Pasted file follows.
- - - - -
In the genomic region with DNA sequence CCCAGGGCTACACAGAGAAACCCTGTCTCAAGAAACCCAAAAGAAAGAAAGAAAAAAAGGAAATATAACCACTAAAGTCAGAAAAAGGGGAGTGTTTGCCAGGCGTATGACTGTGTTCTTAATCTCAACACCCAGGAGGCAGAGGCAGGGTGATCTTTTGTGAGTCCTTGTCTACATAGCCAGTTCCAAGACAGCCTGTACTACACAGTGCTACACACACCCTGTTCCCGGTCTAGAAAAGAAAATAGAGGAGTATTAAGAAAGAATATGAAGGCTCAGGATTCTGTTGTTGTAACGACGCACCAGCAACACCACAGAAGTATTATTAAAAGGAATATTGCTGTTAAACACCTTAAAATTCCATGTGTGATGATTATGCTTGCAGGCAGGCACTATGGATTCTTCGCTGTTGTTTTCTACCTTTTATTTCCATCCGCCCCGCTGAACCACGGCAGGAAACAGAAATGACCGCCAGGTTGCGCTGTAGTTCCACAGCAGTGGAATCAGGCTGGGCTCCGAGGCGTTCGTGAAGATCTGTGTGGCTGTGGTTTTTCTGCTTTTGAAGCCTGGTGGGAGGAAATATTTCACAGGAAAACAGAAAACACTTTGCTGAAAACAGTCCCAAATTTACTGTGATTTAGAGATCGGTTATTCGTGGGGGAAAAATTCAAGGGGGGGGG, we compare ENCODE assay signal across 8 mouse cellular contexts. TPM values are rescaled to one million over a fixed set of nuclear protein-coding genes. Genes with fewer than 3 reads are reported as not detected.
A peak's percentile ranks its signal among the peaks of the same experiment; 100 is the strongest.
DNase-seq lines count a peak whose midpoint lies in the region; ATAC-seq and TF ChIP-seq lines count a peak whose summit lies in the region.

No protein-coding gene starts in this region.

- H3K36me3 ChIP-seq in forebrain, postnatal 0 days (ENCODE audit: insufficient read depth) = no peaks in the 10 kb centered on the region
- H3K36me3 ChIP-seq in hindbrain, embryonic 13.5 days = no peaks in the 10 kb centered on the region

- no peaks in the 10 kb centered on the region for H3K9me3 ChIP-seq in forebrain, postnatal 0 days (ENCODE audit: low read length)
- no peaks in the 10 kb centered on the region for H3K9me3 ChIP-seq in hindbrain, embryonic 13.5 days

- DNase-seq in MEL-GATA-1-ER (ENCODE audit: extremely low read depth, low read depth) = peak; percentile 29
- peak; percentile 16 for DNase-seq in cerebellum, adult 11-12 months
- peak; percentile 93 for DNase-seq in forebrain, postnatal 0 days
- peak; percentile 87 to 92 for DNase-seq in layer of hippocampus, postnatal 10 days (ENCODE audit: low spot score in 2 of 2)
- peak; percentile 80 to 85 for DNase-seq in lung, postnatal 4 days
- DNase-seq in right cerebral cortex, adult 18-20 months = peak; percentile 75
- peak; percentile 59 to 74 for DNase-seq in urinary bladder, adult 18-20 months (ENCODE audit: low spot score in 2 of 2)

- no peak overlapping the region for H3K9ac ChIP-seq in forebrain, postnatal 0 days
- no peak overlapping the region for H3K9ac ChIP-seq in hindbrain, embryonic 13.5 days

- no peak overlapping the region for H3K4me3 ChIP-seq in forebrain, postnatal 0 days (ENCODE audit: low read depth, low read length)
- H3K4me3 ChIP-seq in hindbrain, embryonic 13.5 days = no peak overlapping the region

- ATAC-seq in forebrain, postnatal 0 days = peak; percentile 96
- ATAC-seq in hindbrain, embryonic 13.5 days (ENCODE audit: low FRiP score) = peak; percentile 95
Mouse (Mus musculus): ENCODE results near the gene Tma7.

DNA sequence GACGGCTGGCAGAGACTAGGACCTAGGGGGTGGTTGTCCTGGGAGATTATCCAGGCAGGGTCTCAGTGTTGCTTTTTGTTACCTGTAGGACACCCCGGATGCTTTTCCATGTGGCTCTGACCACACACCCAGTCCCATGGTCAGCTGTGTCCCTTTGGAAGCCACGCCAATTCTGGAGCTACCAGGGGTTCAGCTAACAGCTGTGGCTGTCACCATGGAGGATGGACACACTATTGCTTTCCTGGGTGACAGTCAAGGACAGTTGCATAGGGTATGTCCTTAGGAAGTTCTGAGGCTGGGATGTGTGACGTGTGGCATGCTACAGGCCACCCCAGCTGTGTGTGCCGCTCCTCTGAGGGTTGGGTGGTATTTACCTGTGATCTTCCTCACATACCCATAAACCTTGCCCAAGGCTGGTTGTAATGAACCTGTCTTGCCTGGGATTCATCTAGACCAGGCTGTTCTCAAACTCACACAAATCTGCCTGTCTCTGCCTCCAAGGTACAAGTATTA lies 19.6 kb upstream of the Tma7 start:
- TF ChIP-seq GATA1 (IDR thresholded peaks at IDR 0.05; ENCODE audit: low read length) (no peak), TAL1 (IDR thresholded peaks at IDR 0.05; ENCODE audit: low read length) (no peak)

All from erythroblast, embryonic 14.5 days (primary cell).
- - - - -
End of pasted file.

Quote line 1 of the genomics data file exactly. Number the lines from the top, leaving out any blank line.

In the genomic region with DNA sequence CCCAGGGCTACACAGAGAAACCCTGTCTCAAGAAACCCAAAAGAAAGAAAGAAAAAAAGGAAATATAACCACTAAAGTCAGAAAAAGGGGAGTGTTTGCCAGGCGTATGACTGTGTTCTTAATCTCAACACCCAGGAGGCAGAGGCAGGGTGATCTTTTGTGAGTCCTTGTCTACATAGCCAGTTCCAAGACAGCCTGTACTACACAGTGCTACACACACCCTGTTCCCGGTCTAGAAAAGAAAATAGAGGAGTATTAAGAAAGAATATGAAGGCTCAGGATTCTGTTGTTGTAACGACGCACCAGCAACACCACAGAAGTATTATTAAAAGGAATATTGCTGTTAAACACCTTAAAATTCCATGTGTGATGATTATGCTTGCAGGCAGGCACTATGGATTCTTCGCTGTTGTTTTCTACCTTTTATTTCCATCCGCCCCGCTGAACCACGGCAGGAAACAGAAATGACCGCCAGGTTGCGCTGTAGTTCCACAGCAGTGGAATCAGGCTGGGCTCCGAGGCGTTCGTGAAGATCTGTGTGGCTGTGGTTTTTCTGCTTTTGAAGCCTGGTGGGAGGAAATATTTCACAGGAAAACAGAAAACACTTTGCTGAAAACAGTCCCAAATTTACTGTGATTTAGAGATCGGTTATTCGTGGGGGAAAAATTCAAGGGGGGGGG, we compare ENCODE assay signal across 8 mouse cellular contexts. TPM values are rescaled to one million over a fixed set of nuclear protein-coding genes. Genes with fewer than 3 reads are reported as not detected.